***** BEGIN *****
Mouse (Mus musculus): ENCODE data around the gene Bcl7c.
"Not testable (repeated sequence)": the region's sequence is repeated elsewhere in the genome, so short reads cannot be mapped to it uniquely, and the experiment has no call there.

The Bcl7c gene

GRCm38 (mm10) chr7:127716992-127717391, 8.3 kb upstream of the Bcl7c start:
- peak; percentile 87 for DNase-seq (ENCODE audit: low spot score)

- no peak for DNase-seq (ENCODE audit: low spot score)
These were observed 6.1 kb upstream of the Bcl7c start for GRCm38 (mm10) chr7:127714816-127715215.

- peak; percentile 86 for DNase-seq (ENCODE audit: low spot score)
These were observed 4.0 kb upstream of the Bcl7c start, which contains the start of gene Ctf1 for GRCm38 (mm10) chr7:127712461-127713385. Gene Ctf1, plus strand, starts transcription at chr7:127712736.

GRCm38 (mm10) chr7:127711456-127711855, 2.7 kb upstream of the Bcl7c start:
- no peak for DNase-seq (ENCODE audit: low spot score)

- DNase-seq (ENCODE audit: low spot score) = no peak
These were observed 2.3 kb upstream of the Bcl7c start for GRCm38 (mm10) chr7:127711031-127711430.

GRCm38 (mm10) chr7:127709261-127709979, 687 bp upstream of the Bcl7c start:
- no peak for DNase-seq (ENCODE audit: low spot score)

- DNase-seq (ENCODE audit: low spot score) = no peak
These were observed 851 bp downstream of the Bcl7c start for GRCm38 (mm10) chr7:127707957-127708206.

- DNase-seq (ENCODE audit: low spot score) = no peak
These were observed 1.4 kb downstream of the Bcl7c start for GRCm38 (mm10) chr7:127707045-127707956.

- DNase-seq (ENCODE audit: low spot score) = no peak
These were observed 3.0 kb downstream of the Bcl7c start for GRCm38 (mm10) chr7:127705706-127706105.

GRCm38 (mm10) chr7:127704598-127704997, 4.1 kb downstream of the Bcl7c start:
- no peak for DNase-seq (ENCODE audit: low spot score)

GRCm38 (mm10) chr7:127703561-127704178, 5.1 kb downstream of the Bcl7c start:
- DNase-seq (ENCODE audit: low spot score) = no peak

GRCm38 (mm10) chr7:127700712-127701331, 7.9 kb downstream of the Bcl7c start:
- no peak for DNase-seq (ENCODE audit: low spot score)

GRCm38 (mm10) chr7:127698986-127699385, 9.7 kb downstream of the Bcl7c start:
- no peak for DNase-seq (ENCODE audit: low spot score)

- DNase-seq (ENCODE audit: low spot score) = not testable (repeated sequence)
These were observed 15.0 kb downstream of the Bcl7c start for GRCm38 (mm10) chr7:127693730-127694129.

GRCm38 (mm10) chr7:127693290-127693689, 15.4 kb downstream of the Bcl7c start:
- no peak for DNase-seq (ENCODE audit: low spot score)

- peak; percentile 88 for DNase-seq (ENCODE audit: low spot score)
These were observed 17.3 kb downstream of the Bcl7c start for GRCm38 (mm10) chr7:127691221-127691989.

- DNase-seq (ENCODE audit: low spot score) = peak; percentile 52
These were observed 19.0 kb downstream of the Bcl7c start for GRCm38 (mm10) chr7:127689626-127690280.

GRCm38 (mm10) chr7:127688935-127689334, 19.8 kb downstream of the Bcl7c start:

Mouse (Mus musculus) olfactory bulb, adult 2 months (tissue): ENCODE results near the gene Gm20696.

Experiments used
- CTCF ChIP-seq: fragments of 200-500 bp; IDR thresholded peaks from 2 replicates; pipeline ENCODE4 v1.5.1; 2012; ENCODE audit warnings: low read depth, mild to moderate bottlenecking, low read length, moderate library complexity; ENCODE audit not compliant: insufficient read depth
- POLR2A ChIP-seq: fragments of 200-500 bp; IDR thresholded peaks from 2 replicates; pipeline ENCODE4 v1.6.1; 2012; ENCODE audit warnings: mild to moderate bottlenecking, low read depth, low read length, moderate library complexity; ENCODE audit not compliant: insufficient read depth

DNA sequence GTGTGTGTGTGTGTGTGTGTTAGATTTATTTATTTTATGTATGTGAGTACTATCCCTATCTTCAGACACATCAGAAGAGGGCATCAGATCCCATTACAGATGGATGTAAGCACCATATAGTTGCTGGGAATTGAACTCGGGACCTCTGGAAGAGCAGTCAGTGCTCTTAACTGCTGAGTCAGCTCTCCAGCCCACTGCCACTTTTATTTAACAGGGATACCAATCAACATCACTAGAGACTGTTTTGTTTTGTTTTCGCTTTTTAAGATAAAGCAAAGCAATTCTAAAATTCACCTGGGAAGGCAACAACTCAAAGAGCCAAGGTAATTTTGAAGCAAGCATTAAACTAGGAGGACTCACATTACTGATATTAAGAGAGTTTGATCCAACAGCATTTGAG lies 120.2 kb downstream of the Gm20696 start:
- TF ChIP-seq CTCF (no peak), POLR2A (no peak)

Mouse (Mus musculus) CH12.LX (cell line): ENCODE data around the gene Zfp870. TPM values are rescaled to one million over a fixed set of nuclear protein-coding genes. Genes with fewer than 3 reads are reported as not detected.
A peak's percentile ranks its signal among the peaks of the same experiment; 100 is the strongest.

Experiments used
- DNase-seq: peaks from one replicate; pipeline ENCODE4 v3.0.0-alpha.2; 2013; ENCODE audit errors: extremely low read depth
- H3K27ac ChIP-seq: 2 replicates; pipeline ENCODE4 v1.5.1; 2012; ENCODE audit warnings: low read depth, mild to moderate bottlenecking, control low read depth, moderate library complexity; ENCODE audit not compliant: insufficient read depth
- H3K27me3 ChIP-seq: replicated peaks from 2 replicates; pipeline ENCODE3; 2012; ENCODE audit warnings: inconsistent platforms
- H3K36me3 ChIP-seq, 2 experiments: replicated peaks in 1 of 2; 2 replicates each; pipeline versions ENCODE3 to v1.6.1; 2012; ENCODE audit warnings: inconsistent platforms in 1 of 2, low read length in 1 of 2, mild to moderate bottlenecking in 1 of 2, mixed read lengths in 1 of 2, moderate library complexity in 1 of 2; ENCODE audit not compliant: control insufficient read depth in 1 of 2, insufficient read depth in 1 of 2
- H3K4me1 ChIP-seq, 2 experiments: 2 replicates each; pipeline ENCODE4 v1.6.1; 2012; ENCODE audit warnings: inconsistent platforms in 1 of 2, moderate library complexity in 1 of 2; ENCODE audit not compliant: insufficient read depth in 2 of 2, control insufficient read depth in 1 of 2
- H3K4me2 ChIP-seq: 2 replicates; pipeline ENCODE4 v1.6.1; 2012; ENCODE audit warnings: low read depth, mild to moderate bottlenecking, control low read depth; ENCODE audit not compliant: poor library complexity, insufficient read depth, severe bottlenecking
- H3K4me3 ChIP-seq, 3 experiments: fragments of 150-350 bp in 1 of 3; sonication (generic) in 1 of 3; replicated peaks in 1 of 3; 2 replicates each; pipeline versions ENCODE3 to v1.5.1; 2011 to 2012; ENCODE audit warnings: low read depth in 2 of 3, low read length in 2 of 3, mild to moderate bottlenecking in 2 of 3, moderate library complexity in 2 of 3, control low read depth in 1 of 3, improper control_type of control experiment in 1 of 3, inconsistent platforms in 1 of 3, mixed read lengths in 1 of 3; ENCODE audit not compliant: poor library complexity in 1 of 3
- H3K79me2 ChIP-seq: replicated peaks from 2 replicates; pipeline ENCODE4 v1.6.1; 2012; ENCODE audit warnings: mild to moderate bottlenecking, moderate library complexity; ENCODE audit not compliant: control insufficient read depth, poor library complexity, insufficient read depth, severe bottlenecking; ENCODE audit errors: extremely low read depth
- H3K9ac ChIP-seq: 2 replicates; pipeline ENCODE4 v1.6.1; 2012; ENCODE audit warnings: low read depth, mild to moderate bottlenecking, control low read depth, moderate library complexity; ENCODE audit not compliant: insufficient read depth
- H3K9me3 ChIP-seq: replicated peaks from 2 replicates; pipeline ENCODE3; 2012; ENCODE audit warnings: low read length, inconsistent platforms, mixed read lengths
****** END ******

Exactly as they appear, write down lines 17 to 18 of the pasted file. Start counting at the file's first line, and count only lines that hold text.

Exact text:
These were observed 851 bp downstream of the Bcl7c start for GRCm38 (mm10) chr7:127707957-127708206.

- DNase-seq (ENCODE audit: low spot score) = no peak